Christmas spirit takes hit in Fairmont, Minn., where Scroogey theater owners denied a strangely famous local resident entrance to their property when dressed in his electro-luminescent “Tron” suit. TIME’s Newsfeed blog says: “Back before the Disney remake, Jay Maynard was a superfan of the original video game and movie, TRON. He gained widespread internet fame after obsessively documenting his intricate costume. From there, he became a convention darling and appeared on a handful of late-night talk shows. But apparently the staff at a Minnesota movie theater hadn’t heard of him. They refused to let him watch “TRON: Legacy” while wearing his light-up suit. Maynard says he believes the staff thought it would be too ‘distracting.’ But when you’re watching a movie with tons of flashing lights and a bleeping electronic soundtrack, are you really going to be easily distracted? We say this is an act of nerd injustice.
James Lileks tracks Maynard down and posts at the Strib’s PopCrush.
“Q. Are you contemplating civil disobedience? Just showing up and saying deal with it, I’m Tron Guy?
Tron Guy: If it was summer, I would think about it. That costume is anything but warm and this is a Minnesota winter.
Q. It’s not like you told them you were going to sit in the theater glowing blue, did you?
Tron Guy: I was planning on basically being outside the theater itself in the concession area. That would make TMZ happy.
Q. Do you just have the one famous costume?
Tron Guy: Just have the one, and it’s beginning to show its age. The unitard is really showing the effects of age.”
The redoubtable TMZ did a spot on Tron Guy.
The New York Daily News, among others, is reporting that the Brett Favre-sexting-Jenn Sterger story is actually “ookier,” as my wife likes to say, than previously thought. “According to TMZ, Favre, who allegedly sent graphic text messages to the TV personality in 2008, also requested to see a video of Sterger masturbating. The request, reportedly sent via text months after the X-rated photos were exchanged, may be one of the documents included in the NFL’s investigation of the football star.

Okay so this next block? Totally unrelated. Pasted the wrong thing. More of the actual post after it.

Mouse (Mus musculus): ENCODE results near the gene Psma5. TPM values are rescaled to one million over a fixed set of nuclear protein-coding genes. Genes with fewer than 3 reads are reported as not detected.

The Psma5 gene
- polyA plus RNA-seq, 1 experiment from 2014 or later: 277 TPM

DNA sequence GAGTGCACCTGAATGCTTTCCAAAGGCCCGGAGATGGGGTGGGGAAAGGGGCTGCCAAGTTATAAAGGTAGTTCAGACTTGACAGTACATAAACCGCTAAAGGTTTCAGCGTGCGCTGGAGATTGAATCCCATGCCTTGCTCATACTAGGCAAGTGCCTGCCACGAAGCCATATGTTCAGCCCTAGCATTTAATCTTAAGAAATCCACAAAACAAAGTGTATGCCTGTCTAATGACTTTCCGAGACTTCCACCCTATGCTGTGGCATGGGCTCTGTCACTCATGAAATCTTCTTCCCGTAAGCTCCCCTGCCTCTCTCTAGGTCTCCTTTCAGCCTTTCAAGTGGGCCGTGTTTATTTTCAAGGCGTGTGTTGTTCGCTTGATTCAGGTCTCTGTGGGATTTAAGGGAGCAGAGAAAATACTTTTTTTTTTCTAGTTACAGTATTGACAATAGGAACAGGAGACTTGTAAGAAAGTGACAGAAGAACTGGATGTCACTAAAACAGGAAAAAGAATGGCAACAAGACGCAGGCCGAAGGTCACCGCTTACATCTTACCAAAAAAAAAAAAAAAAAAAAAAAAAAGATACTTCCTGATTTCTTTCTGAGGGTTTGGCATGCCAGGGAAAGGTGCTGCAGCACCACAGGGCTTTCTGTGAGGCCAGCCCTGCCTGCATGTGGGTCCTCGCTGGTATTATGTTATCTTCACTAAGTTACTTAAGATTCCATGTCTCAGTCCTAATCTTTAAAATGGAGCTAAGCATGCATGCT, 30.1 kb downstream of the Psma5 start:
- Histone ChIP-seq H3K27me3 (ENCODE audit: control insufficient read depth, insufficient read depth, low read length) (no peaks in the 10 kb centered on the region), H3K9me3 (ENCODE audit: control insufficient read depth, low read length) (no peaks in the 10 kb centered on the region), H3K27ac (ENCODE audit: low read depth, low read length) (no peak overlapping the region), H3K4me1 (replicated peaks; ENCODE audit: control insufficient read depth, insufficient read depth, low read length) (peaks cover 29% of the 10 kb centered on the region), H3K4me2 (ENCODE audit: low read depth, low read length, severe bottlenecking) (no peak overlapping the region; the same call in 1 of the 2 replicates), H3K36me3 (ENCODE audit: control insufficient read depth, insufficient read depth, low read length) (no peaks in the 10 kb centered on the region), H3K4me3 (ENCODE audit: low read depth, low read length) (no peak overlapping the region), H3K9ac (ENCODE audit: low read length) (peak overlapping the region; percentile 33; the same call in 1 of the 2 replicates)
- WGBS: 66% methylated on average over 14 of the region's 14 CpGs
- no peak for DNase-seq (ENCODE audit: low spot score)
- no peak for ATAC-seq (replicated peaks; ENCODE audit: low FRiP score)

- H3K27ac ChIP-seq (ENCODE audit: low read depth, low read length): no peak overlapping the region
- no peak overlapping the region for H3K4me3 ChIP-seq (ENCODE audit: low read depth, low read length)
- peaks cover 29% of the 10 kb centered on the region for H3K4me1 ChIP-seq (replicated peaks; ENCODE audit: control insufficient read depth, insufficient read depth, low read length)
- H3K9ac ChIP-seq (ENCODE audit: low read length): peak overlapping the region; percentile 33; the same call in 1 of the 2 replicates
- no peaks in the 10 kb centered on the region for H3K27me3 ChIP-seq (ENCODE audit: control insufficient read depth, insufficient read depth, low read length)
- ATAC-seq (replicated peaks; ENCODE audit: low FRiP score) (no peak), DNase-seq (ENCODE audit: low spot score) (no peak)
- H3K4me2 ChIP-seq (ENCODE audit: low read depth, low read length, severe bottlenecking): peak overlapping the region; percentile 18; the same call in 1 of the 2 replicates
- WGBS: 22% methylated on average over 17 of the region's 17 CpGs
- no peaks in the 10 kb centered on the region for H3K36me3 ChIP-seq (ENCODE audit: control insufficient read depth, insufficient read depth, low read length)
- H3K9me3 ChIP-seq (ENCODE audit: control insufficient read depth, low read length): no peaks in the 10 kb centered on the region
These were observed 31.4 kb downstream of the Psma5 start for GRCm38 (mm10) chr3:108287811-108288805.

An earlier Daily News story quoted a former University of Texas athletic director saying:“ ‘The corporate world is 25 years ahead of sports. Sports organizations still tolerate major athletes acting like little boys,’ said [Donna] Lopiano, who served as the chief executive officer of the Women’s Sports Foundation from 1992 until 2007. ‘They are still in the dark on gender issues. There is a desperate need for education.’ The NFL does not have formal anti-sexual harassment policy, but it did team up with Northeastern’s Sports in Society this fall to develop a workplace-conduct program that focuses on ‘gender equity and respect,’ according to a Nov. 16 release.”
The Winona Daily News picks up AP story about a single mom in tiny-but-not-crime-free Renville who came home to find a thief had stolen all the Christmas presents: Diane Lecy of Renville says strangers have sent her hundreds of cards and presents. She says the gifts exceeded anything she could have provided for her 8-year-old son. Lecy came home Dec. 14 to a broken window on her front door. A burglar had made off with the lone Christmas gift she could afford for her son, along with gifts for his teachers and bus drivers and a bag of groceries.” … and a bag of groceries? Did they leave the DVD of “Bad Santa”?